In the study, Ekonomova reported that the cord of 25-hydroxyvitamin D was lower than that of mothers who received vitamin D supplementation during pregnancy. Brooke and colleagues also found that 25(OH)D levels were significantly higher in pregnant women who received vitamin D supplementation than controls. Our study reported that a significant correlation between maternal vitamin D supplementation and vitamin D levels in neonates.
      Maghbooli, Hossein-Nezhad [
      • Maghbooli Z.
      • Hossein-Nezhad A.
      • Shafaei A.R.
      • Karimi F.
      • Sadat Madani F.
      • Larijani B.
      Vitamin D status in mothers and their newborns in Iran.
      ] reported the prevalence of vitamin D deficiency as 66.8% and 93.3% in mothers and cord blood, respectively. In our study, 60.9% of mothers and neonates had vitamin D deficiency and 89.4% of mothers and neonates had insufficient vitamin D levels.
      There is also a significant relationship between maternal and cord level 25 (OH) D in our study. In a study by Whitey and colleagues, vitamin D levels were seen to increase gradually in the second and third trimesters of pregnancy compared to the first trimester, which was likely due to the intake of nutrients and supplements and exposure to the sunlight. In the present study, based on t-test, maternal and cord blood vitamin D levels in women who received vitamin D supplementation were higher than those who did not. However, based on the regression model, the no significant correlation was found. Our study did not find the correlation between maternal vitamin D status and BMI. A study with the opposite results regarding the influence of BMI on the level of Vitamin D, carried out in pregnant women in the third trimester reported that BMI and season, obese had lower 25(OH)D compared with non-obese in winter: 9±1 vs 12±4 ng / ml (p = 0.03), and summer: 22±8 vs 29±8 ng / ml (p =0.01). They concluded that high-risk pregnant in the third trimester have significantly lower vitamin D in winter than in summer and in obese than in non-obese. Patients with obesity in winter should be considered high risk of vitamin D deficiency [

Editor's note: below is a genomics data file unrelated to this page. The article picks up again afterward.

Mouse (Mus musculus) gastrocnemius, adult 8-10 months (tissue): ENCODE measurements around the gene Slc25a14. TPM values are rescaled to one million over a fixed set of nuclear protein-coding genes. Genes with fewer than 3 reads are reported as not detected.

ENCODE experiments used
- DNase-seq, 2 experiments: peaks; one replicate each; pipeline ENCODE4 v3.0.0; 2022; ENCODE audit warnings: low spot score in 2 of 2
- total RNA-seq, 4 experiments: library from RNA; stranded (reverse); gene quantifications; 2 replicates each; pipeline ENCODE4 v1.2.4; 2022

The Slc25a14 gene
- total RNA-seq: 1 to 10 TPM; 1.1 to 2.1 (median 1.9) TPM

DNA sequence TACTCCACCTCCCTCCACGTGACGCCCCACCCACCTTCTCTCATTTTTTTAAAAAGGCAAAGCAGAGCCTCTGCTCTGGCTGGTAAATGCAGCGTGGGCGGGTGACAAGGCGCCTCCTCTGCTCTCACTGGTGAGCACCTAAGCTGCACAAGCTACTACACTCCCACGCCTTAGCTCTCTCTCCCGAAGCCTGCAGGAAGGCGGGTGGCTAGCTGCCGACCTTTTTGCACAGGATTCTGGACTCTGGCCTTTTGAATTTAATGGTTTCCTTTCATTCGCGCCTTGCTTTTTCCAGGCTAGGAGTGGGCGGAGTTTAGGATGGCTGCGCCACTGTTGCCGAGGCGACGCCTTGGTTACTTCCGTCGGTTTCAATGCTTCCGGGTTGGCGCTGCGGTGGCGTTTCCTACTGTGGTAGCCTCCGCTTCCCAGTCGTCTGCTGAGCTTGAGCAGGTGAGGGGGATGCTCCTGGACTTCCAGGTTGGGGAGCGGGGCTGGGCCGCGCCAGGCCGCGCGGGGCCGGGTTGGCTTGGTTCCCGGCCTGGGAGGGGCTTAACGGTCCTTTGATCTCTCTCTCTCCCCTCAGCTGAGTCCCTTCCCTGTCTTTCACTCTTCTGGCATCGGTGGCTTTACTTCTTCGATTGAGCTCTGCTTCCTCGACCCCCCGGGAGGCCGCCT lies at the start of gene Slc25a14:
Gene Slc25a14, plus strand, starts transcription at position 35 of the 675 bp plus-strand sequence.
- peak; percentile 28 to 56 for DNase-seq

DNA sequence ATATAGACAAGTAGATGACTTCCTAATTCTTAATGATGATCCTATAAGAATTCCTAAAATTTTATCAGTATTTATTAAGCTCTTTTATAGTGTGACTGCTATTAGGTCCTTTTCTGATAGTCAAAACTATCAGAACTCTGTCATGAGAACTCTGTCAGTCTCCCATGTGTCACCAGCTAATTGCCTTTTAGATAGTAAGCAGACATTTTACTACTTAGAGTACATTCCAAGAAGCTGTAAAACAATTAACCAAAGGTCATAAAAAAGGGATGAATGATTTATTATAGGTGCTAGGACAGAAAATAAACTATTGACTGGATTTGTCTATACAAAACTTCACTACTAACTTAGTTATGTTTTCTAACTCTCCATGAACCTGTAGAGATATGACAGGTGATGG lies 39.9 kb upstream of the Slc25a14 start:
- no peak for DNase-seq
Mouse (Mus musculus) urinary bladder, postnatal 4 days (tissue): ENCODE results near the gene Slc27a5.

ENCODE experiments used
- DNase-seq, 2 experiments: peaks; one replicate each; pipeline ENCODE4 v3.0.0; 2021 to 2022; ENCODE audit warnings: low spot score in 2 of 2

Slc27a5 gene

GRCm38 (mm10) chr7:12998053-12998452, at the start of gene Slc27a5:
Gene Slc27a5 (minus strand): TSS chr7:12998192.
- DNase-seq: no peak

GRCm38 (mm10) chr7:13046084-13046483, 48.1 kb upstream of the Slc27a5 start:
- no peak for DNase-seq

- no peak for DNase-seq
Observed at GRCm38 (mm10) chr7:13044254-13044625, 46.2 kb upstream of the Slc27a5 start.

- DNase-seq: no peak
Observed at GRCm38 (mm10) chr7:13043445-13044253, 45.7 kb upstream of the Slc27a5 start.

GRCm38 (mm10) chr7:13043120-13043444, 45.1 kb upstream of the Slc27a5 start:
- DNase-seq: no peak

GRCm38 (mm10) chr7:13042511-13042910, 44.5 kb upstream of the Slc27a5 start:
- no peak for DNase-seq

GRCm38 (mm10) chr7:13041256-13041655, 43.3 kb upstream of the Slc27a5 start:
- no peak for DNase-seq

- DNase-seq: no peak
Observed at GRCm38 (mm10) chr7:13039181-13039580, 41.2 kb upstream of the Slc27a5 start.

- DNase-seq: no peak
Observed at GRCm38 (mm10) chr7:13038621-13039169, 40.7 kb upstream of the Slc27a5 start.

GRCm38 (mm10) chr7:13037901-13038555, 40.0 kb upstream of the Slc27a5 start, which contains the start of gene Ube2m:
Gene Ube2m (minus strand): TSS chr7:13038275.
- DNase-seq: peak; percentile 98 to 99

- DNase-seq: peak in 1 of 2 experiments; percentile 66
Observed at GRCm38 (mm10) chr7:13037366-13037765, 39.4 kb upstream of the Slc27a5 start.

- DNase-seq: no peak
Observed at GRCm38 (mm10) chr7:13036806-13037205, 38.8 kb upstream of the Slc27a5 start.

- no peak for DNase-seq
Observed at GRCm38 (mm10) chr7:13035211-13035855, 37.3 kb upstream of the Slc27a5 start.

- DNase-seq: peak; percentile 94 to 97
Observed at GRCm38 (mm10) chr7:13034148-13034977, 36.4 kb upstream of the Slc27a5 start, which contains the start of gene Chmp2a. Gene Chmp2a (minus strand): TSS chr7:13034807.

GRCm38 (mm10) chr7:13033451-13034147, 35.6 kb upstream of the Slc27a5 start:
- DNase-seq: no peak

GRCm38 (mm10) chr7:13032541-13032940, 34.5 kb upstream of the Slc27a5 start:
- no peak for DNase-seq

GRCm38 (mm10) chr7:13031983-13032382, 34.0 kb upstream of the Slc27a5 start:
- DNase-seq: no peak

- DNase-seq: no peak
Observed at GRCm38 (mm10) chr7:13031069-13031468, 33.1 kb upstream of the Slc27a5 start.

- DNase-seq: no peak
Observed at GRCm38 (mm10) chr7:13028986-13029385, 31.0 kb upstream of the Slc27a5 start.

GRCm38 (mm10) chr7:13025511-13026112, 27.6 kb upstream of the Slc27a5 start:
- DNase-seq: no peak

• Giacoia E.
      • Costanzo P.
      • Mansur J.
      Variación estacional de los niveles de vitamina D y su relación con la obesidad en una población de embarazadas de alto riesgo en Buenos Aires.
      ].
      The results of the present study did not correlate the mean vitamin D level with maternal age, gestational age, and employment status and are consistent with the results of the above study.
      This study does not include the developmental effects of vitamin D in newborns. Furthermore, correlation of vitamin D levels with calcium and parathyroid hormone is also not indicated in our study. Beside laboratory findings, the data of the study are relied on the patient-based information that can be misleading and inaccurate. These findings are based on small sample size, and patients with similar characteristics. Overcoming these limitations of the study can help us to obtain a better conclusion.

      Conclusion

      The results of this study showed that the mean vitamin D concentration in pregnant women and their neonates is low and there is a direct relationship between the levels of maternal vitamin D at delivery and neonatal cord blood vitamin D. Maternal vitamin D reserves are dependent and vitamin D supplementation during pregnancy, that are likely to provide beneficial outcomes. However, recommendations regarding the intake of vitamin D supplementations need to be drawn. Furthermore, the results also showed that vitamin D levels were not significantly related with maternal age, gestational age, BMI and employment status.

      Funding Source

      No funding was secured for this study.

      Availability of data and material

      Data sharing not applicable to this article as no datasets were generated or analyzed during the current study.

      Contributors' Statement Page

      Dr. Masoumeh Ghafarzadeh: conceptualized and designed the study, drafted the initial manuscript, and reviewed and revised the manuscript.
      Dr. Amir Shakarami and Dr. Fariba Tarhani: Designed the data collection instruments, collected data, carried out the initial analyses, and reviewed and revised the manuscript.
      Dr. Fatemeh Yari: Coordinated and supervised data collection, and critically reviewed the manuscript for important intellectual content.

      Conflict of interest

      The authors deny any conflict of interest in any terms or by any means during the study.